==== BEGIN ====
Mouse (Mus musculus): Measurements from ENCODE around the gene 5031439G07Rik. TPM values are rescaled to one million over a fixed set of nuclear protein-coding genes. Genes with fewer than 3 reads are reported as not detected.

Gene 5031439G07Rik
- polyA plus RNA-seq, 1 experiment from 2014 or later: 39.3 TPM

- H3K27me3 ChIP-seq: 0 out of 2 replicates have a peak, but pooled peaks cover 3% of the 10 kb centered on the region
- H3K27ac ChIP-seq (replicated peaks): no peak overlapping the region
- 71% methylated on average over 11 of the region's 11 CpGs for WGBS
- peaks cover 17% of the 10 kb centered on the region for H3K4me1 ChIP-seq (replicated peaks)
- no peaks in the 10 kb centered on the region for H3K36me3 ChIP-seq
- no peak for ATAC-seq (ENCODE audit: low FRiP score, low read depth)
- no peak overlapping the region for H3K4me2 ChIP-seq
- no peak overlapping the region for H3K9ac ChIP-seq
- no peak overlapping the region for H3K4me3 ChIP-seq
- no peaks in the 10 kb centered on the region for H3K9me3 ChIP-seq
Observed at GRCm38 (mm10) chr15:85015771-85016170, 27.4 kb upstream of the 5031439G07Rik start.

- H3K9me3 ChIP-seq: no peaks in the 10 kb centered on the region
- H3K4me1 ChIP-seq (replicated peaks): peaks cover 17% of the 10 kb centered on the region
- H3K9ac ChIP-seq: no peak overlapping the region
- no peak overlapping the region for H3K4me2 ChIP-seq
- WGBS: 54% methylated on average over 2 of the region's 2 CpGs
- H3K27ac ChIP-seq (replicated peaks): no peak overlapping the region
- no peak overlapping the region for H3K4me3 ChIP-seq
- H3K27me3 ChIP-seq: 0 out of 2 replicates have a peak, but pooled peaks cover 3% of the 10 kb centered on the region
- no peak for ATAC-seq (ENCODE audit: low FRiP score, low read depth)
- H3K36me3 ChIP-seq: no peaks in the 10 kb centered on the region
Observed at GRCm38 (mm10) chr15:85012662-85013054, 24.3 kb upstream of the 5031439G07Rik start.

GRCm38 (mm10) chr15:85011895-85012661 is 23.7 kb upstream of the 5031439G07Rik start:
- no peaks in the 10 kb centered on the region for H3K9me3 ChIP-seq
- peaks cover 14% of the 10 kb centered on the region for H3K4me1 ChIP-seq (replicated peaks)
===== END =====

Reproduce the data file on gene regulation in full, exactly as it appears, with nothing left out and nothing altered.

Mouse (Mus musculus): Measurements from ENCODE around the gene 5031439G07Rik. TPM values are rescaled to one million over a fixed set of nuclear protein-coding genes. Genes with fewer than 3 reads are reported as not detected.

Gene 5031439G07Rik
- polyA plus RNA-seq, 1 experiment from 2014 or later: 39.3 TPM

- H3K27me3 ChIP-seq: 0 out of 2 replicates have a peak, but pooled peaks cover 3% of the 10 kb centered on the region
- H3K27ac ChIP-seq (replicated peaks): no peak overlapping the region
- 71% methylated on average over 11 of the region's 11 CpGs for WGBS
- peaks cover 17% of the 10 kb centered on the region for H3K4me1 ChIP-seq (replicated peaks)
- no peaks in the 10 kb centered on the region for H3K36me3 ChIP-seq
- no peak for ATAC-seq (ENCODE audit: low FRiP score, low read depth)
- no peak overlapping the region for H3K4me2 ChIP-seq
- no peak overlapping the region for H3K9ac ChIP-seq
- no peak overlapping the region for H3K4me3 ChIP-seq
- no peaks in the 10 kb centered on the region for H3K9me3 ChIP-seq
Observed at GRCm38 (mm10) chr15:85015771-85016170, 27.4 kb upstream of the 5031439G07Rik start.

- H3K9me3 ChIP-seq: no peaks in the 10 kb centered on the region
- H3K4me1 ChIP-seq (replicated peaks): peaks cover 17% of the 10 kb centered on the region
- H3K9ac ChIP-seq: no peak overlapping the region
- no peak overlapping the region for H3K4me2 ChIP-seq
- WGBS: 54% methylated on average over 2 of the region's 2 CpGs
- H3K27ac ChIP-seq (replicated peaks): no peak overlapping the region
- no peak overlapping the region for H3K4me3 ChIP-seq
- H3K27me3 ChIP-seq: 0 out of 2 replicates have a peak, but pooled peaks cover 3% of the 10 kb centered on the region
- no peak for ATAC-seq (ENCODE audit: low FRiP score, low read depth)
- H3K36me3 ChIP-seq: no peaks in the 10 kb centered on the region
Observed at GRCm38 (mm10) chr15:85012662-85013054, 24.3 kb upstream of the 5031439G07Rik start.

GRCm38 (mm10) chr15:85011895-85012661 is 23.7 kb upstream of the 5031439G07Rik start:
- no peaks in the 10 kb centered on the region for H3K9me3 ChIP-seq
- peaks cover 14% of the 10 kb centered on the region for H3K4me1 ChIP-seq (replicated peaks)